Engineering a brand-new frame is a tremendous technical challenge. The very first step is to conduct some market research to figure out what most customers will want and what they may expect. For instance, are they willing to trim some sheetmetal for aftermarket transmissions or larger tires? Will they want the largest tires possible, front and back? Will the vehicle be raced at autocross events or just street driven? The next step is closely studying the vehicle platform for which we plan to design a frame. While most vehicles are said to use the same frame design throughout a generation of model years, the truth is they are usually different. Bumper mounts typically change, as well as rear ’rail design and body mount locations. All changes must be found before the design process begins. Next, we examine how the OEM frame is packaged in the vehicle. Most vehicles do not allow for a 335mm-wide tire without moving the framerails inboard, but care must be taken to see how much the ’rails can move without significant changes to the body or other components. The floorpan will dictate what suspension can be used, and how low the vehicle can sit. From there, the process gets much more high tech as we digitize the OEM frame and body. Using a Faro arm-measuring device, every important detail is digitized in 3-D to determine where to place the engine, bumper, and body mounts. At the same time, gauge or tooling holes can be mapped to later check our sample frame for possible damage to ensure we record valid data. Also, body mount location is compared between the frame and body to see where possible differences lie. Lastly, the floorpan shape will determine how narrow the framerails will be, how low the vehicle can sit, and which suspension will package the best.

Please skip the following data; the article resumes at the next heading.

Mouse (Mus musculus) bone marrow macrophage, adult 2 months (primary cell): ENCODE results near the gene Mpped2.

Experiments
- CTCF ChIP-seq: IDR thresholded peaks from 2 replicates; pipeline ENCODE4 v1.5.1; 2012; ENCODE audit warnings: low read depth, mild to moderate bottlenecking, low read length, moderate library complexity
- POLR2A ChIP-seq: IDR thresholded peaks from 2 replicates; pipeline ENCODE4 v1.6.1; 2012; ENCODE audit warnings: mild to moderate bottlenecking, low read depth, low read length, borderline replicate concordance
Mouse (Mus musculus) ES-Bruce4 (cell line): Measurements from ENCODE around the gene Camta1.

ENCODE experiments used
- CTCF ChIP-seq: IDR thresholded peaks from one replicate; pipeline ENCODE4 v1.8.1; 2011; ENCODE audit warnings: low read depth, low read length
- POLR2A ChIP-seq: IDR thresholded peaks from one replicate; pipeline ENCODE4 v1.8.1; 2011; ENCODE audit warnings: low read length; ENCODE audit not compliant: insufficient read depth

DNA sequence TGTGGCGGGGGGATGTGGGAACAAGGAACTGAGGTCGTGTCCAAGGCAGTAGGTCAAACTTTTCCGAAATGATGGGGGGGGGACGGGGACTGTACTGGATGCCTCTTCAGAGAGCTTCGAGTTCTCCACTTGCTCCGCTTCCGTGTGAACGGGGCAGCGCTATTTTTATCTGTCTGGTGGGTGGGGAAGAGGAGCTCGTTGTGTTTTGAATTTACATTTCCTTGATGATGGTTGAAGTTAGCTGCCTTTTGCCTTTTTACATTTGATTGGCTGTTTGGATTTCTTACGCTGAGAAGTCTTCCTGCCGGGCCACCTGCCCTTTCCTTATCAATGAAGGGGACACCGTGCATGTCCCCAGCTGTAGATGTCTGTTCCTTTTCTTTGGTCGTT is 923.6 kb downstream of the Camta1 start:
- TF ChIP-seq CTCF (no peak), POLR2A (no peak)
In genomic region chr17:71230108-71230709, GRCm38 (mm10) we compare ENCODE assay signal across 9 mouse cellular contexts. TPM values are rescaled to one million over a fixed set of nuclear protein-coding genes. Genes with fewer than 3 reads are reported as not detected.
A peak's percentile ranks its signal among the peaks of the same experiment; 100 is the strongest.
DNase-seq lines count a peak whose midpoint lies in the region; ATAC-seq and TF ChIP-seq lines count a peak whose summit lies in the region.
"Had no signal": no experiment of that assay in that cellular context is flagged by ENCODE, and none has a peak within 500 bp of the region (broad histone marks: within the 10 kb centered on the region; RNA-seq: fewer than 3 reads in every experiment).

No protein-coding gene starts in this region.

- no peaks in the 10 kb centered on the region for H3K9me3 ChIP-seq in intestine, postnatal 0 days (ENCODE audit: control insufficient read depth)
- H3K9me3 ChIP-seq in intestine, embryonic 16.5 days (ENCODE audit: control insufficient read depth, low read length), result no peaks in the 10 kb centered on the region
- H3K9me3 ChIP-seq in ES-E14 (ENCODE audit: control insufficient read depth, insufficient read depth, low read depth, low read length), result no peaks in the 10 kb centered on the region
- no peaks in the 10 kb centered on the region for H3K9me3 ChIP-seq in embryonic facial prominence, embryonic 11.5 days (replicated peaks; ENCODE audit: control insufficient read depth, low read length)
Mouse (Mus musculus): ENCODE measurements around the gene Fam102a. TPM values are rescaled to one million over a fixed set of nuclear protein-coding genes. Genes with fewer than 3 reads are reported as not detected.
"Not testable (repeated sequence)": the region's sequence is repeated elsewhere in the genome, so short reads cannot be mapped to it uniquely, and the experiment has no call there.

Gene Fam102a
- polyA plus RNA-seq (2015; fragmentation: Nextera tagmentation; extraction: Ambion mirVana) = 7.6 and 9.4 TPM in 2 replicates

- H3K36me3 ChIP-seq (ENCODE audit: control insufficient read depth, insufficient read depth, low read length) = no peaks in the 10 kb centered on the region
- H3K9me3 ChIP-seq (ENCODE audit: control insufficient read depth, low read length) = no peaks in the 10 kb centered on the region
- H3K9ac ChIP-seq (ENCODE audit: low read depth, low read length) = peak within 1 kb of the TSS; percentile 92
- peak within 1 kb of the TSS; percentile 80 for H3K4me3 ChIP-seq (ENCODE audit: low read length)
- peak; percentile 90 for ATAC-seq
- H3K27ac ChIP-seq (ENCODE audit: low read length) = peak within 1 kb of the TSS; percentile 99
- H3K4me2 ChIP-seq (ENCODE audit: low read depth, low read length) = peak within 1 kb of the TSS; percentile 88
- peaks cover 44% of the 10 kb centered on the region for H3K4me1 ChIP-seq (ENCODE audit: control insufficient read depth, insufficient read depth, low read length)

Craig Morrison: The amount of time and effort it takes to install an Art Morrison full-frame kit depends on the applications. Some cars, like ’58-64 Impalas, required significant modification to the floor because of how low the floor hangs down. Depending on the skill level of the individual building the car and how intricately the new floor is designed, the installation process can take between 40-80 hours to install. Fortunately, that’s not the case with ’55-57 Chevys, as the body design lends itself very well to an aftermarket frame, the installation process is very simple. There are a few tabs for routing the OEM emergency brake cables that need to be trimmed off, and the original pinion snubber needs to be removed. Other than that it is a bolt-on project. With Art and I working together the first time, we were able to make the chassis swap in about five hours. With the body off of the frame, installing the suspension components, brake lines, fuel system, and engine and trans is much easier. For the dramatic improvements in ride and handling that our Tri-Five aftermarket frame offers, the time required to install one is a small price to pay.
When building a chassis, round tubing and square tubing each have their own sets of pros and cons. Race cars are built from round tubing, while production cars are built from square tubing. The primary benefits of building a round-tube chassis are strength and reduced weight. Since a rollcage is integrated into the chassis design, the overall chassis is extremely stiff and provides a very rigid platform for mounting the suspension. While lightweight, this space frame approach requires massive amounts of fabrication and usually requires a builder to hand fabricate every panel in the car except for the exterior body panels. A more traditional rectangular chassis that fits under the floorpan is generally a lot easier to install into a car, but because it isn’t welded to a rollcage they usually aren’t as rigid as a full round-tube chassis. From a street car standpoint, the fabrication is straightforward, you can keep a stock interior, and the car is easier to build.